Infectious Diseases in the Workplace

It may be obvious when people get injured at work, but it may not always
be apparent when people acquire infections resulting from exposures at work. The
US-American National Institute for Occupational Safety and Health (NIOSH) recently
published a study conducting a review of infectious disease investigations in
workplaces across the U.S. to better understand the range of cases, the risk
factors for workers, and the ways to prevent infectious disease transmission
on the job.

Experiences with anthrax, severe acute respiratory syndrome (SARS), influenza A
(H1N1), the Ebola virus, and several other clusters of infectious diseases in
the workplace have highlighted the importance of focusing on workplaces not
only to identify at-risk populations but also to understand how diseases spread
and how they can be prevented.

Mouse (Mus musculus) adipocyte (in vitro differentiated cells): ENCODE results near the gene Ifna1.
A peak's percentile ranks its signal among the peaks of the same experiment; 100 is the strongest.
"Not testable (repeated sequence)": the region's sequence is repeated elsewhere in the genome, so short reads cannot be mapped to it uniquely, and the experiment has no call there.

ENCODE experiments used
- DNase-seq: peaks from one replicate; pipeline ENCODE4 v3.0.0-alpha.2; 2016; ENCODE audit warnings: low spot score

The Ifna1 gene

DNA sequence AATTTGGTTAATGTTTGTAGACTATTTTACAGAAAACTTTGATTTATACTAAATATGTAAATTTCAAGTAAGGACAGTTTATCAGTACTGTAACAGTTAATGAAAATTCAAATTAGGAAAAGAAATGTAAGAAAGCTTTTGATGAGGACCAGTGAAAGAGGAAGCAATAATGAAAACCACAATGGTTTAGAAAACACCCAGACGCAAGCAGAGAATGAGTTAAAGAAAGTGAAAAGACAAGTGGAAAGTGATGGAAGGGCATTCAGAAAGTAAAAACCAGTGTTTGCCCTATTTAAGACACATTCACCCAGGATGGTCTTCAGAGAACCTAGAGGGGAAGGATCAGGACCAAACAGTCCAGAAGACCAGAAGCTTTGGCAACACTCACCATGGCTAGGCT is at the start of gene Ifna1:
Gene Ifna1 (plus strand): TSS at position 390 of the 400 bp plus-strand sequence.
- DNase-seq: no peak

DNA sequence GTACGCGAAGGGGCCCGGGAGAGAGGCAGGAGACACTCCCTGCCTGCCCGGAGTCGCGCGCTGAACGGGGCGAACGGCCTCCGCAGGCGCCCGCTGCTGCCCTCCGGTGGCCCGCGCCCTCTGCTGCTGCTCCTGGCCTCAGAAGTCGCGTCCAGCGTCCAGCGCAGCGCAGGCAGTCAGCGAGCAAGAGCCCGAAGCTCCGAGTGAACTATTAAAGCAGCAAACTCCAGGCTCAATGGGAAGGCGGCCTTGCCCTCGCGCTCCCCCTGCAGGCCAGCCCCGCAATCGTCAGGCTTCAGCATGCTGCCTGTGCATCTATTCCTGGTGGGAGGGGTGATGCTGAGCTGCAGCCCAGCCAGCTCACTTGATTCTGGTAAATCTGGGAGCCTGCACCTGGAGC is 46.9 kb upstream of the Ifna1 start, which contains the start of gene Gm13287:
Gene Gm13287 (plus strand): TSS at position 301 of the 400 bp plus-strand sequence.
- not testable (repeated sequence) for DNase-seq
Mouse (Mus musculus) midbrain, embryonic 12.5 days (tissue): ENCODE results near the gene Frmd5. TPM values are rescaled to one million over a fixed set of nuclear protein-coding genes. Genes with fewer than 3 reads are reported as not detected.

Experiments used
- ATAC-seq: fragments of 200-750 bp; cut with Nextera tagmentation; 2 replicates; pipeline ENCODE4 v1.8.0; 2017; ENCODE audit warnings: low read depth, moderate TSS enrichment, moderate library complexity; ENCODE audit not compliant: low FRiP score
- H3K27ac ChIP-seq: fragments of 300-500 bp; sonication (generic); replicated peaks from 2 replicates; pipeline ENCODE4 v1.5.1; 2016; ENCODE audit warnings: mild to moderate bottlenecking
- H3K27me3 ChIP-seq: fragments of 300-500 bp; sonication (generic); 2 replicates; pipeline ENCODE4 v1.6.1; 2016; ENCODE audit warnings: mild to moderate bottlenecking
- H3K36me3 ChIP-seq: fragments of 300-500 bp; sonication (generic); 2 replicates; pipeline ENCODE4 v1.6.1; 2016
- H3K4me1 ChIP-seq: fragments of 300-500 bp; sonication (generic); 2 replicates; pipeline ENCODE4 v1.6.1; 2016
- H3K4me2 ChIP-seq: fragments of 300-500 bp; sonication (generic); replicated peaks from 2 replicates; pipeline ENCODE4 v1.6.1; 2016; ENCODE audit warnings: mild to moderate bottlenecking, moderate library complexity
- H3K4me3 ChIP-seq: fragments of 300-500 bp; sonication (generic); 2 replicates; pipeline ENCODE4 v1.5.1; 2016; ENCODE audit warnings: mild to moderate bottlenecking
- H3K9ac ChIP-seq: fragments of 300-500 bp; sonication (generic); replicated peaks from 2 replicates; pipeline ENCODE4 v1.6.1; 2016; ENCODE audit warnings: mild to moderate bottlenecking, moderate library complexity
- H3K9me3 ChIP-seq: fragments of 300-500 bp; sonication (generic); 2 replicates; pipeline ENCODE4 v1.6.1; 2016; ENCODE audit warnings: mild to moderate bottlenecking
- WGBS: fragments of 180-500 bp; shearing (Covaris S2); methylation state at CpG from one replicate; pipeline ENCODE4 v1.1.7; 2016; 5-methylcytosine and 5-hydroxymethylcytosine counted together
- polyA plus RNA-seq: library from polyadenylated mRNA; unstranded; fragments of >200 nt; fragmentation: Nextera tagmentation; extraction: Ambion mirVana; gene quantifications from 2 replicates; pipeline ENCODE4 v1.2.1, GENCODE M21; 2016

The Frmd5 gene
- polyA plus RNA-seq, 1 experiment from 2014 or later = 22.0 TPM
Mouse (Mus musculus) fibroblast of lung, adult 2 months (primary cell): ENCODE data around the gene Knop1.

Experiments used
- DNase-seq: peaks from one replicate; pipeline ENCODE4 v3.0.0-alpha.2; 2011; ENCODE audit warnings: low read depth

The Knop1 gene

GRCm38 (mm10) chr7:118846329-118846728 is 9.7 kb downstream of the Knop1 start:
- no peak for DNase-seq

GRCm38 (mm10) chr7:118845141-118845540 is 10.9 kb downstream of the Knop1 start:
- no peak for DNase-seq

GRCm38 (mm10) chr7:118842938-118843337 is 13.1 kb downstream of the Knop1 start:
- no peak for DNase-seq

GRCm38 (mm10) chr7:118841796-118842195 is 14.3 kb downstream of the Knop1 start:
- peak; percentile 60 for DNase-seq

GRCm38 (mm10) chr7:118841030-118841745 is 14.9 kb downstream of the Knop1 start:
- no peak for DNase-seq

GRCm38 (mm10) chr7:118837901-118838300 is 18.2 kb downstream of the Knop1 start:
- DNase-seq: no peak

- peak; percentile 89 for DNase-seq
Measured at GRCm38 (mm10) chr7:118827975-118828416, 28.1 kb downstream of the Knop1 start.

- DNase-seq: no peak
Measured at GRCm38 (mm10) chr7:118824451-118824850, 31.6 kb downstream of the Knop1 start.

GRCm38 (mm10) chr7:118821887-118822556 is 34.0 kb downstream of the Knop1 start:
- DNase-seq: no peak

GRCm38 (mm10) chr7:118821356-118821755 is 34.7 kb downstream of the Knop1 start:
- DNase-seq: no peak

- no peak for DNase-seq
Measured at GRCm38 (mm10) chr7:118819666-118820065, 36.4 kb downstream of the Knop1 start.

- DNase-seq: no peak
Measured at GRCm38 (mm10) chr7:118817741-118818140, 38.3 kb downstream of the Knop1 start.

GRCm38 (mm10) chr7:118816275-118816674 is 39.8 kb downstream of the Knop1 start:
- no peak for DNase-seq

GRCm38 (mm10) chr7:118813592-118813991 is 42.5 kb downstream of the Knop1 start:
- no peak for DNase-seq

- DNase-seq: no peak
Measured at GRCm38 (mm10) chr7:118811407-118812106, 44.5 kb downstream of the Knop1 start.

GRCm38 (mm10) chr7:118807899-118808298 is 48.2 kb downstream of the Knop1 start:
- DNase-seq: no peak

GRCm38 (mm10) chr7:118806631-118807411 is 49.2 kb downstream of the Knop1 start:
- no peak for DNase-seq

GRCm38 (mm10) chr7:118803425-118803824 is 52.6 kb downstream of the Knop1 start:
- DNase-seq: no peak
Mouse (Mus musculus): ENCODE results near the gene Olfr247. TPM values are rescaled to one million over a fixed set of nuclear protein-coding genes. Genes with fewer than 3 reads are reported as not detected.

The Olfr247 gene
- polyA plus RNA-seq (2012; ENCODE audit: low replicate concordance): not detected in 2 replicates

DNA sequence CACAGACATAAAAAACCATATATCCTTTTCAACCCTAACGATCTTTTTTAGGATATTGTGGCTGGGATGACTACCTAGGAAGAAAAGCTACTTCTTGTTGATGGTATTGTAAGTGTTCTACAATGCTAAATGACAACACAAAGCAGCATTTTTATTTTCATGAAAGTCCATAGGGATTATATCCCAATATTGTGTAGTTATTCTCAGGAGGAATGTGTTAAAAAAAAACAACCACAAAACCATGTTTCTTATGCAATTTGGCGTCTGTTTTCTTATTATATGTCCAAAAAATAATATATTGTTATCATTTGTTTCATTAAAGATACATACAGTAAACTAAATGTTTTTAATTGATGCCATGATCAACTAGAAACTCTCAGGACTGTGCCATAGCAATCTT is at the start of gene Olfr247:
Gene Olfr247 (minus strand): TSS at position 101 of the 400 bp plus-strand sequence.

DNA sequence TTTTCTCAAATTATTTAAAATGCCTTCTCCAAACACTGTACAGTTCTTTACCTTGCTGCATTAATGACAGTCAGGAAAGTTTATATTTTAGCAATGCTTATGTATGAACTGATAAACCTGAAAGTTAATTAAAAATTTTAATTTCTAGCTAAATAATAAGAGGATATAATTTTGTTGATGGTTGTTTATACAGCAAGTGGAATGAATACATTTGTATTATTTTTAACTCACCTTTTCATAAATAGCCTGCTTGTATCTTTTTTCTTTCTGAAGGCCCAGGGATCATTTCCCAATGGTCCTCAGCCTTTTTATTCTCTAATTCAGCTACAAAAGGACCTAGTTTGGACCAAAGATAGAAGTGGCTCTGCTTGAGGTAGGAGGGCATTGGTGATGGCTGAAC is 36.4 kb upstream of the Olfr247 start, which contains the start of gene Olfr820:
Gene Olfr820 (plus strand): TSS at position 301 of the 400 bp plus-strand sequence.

Researchers illustrate several specific cases by providing examples of the
different ways a worker can get infected, and found that reported cases appear
to be concentrated in specific industries and occupations, especially the
healthcare industry and among laboratory workers, animal workers, and public
service workers. These include those who come in contact with ill persons or
with livestock, poultry, or other animals as part of their job. In addition to
becoming infected themselves, some workers may also serve as vectors that
spread the disease to others; for example, workers in food preparation and
serving-related occupations have been identified as sources of transmission in
foodborne outbreaks.

Further Information

AplusA-online.de - Source: The National Institute for Occupational Safety and Health (NIOSH)